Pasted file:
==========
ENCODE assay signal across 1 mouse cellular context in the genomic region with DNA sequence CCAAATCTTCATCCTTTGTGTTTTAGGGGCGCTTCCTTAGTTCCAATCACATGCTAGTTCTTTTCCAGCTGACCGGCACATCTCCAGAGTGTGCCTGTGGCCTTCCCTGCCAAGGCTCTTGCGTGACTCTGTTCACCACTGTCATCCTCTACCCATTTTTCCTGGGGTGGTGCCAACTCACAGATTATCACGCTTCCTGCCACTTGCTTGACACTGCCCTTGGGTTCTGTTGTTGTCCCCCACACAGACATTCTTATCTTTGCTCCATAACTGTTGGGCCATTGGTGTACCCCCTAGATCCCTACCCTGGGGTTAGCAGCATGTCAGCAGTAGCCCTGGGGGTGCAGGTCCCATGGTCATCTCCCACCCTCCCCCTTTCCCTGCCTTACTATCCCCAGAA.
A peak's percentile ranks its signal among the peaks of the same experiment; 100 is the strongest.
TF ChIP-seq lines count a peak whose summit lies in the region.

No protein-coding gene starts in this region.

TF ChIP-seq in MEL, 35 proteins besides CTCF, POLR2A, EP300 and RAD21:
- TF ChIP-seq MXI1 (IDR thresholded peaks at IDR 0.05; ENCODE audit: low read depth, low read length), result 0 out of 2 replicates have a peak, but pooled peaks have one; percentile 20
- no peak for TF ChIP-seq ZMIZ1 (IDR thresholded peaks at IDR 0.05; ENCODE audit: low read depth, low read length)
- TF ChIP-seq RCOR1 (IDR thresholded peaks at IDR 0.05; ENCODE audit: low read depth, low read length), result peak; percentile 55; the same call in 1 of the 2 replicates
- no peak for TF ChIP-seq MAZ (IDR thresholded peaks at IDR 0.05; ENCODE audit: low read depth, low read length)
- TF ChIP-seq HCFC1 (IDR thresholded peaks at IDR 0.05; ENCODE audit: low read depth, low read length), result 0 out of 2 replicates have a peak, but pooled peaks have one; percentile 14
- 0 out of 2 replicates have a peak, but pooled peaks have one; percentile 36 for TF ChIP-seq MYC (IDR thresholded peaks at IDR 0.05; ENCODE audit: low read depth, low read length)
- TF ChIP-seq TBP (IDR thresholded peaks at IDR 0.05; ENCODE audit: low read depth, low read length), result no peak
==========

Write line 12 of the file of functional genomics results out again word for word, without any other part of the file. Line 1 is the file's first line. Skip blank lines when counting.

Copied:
- TF ChIP-seq TBP (IDR thresholded peaks at IDR 0.05; ENCODE audit: low read depth, low read length), result no peak